Innovating with Startups: 3 ways to reach win-win outcomes
4 minutes read
Tapping into the tech startup ecosystem
The concept of businesses pursuing innovation through the tech startup ecosystem is not new. For years we have been seeing organizations get involved – many even setting up labs – at innovation hubs like Communitech, MaRS, Ryerson DMZ, Notman House, Volta, Invest Ottawa and many more across the country. The goal is to become closely connected to a great source of cutting-edge technology products (not to mention tech talent) and potentially even spot the next big disruption ahead of the competition.
From mentorship, to investment and/or acquisition, to using their products, there are many ways for businesses of any size to work with startups. Many organizations conduct experiments or proof of concepts as a way to try out new ideas and pave the way for larger adoption.
For startups and established companies, working together can be a challenge. Startups, by definition, are agile and move quickly while established companies, by definition, have lots of internal controls and processes that need to be in place for it to run at scale.
Nonetheless, we have found that with some focus, dedication and a little groundwork in place, traditional businesses and startups can indeed innovate together.
Recently, we have worked with several startups – primarily in the Artificial Intelligence (AI) space – to conduct experiments. Our goal is to create learning opportunities and proof points for both sides. If an experiment is successful, the solution may be considered for scaled deployment.
3 ways to reach win-win outcomes
1. Focus on the value proposition
While we often hear that innovation should start with a problem to solve, this is not always the case. Innovation is also about being open to new value propositions that you may not have thought of before. Take the time to think about creative ways that the solutions offered by startups may be applied. You may find surprising new ways to bring value to your company.
One example of this can be seen in the work we did with a startup called skritswap – which uses AI to translate complex documentation into simpler, more easily understood language. While this was not a problem we were actively looking to solve, one of our business stakeholders saw a great opportunity to apply this technology to improve the readability of some of our online documentation and enhance the client experience.
2. Think about minimum viable processes and scope
When experimenting with startups, think about the minimal viable set of procedures and controls that need to be followed. Given that the immediate intent is not to deploy at scale, there are ways to simplify contracting and approach security and risk reviews in a different manner. The trick is to carefully design the scope of the experiment in a way that meets the risk appetite of the company while being able to prove business value.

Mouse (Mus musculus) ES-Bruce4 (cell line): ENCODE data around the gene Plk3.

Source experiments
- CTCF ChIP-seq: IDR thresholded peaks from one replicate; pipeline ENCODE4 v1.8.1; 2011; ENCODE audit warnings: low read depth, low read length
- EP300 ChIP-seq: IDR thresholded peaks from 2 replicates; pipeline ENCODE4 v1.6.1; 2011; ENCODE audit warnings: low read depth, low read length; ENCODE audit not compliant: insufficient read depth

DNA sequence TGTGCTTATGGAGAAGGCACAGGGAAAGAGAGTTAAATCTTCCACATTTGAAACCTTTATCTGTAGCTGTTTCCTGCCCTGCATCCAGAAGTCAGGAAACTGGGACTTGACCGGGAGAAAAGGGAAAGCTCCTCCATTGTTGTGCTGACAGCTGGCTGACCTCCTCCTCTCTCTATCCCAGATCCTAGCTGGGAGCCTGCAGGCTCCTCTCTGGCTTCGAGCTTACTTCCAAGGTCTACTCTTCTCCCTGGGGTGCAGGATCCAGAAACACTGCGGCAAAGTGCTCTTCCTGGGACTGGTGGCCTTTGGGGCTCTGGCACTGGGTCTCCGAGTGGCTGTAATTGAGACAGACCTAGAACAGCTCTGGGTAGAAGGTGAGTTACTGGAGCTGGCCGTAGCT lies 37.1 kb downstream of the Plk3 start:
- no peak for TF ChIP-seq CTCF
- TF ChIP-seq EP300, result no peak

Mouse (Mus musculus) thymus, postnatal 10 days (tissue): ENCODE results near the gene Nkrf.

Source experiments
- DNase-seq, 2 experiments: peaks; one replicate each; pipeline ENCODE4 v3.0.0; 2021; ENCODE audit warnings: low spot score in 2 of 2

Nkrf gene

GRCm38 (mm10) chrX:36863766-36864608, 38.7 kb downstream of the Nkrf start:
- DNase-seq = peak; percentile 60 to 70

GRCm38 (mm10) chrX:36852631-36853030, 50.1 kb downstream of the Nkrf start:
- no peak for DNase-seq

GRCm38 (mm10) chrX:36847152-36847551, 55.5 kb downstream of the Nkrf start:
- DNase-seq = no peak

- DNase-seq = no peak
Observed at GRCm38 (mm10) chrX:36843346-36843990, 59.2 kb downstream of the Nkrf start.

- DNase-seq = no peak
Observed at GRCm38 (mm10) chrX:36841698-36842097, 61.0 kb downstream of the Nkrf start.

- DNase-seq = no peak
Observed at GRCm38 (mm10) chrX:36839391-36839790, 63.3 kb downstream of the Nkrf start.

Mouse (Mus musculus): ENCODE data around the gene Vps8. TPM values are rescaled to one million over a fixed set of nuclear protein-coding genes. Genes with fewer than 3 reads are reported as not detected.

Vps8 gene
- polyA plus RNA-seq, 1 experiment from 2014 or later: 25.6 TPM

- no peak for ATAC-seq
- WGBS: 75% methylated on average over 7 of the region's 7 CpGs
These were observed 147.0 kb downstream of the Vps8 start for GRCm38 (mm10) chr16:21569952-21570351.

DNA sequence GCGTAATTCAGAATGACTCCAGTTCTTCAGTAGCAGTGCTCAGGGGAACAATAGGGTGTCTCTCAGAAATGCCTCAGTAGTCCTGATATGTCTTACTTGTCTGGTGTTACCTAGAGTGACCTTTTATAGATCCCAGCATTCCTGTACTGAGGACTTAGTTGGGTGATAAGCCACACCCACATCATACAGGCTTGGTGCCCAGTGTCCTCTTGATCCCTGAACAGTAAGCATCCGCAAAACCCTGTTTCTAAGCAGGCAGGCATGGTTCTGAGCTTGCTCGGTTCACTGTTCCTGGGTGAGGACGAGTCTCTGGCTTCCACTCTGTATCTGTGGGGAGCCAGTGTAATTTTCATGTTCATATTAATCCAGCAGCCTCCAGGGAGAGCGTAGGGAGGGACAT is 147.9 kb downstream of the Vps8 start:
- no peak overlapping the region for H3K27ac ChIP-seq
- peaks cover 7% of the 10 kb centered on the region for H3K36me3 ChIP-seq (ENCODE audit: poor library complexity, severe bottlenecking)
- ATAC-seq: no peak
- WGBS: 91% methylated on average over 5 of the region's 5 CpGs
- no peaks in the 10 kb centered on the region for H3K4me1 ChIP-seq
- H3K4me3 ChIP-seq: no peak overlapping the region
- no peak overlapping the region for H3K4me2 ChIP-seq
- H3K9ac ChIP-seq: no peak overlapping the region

For example, when working with Hendrix.ai, a cloud-based AI meeting assistant, we limited the scope of the experiment to non-client-sensitive meetings which allowed us to conduct an initial proof point while meeting security requirements. In other situations, we have masked data or leveraged publicly available inputs.
3. Consider each other as partners who are “in it together”
Be sure to define joint success criteria upfront. Take the time to organize a proper kick-off meeting, define roles and responsibilities, and make sure you have the right people to participate in joint design sessions.
For example, a critical success factor in our work with MindBridge.ai, an AI for audit tool, was to include the right business analysts from the start and have the data scientists from both organizations working shoulder to shoulder to deliver meaningful insights from the data. We held a formal kick-off with executive sponsorship, ran regular status checkpoints as well as 2 full day joint design sessions. We ended with a formal executive summary of the insights generated during the experiment and identified key learnings for each party.
Well-run experiments are a win-win way for established companies and startups to learn from each other and drive adoption of technology innovation. Experiments take time and resources to plan and execute successfully. Not all experiments will result in the uptake of the solution and that’s ok. The key is to create a fair and flexible process where both parties gain from the experience and outcomes.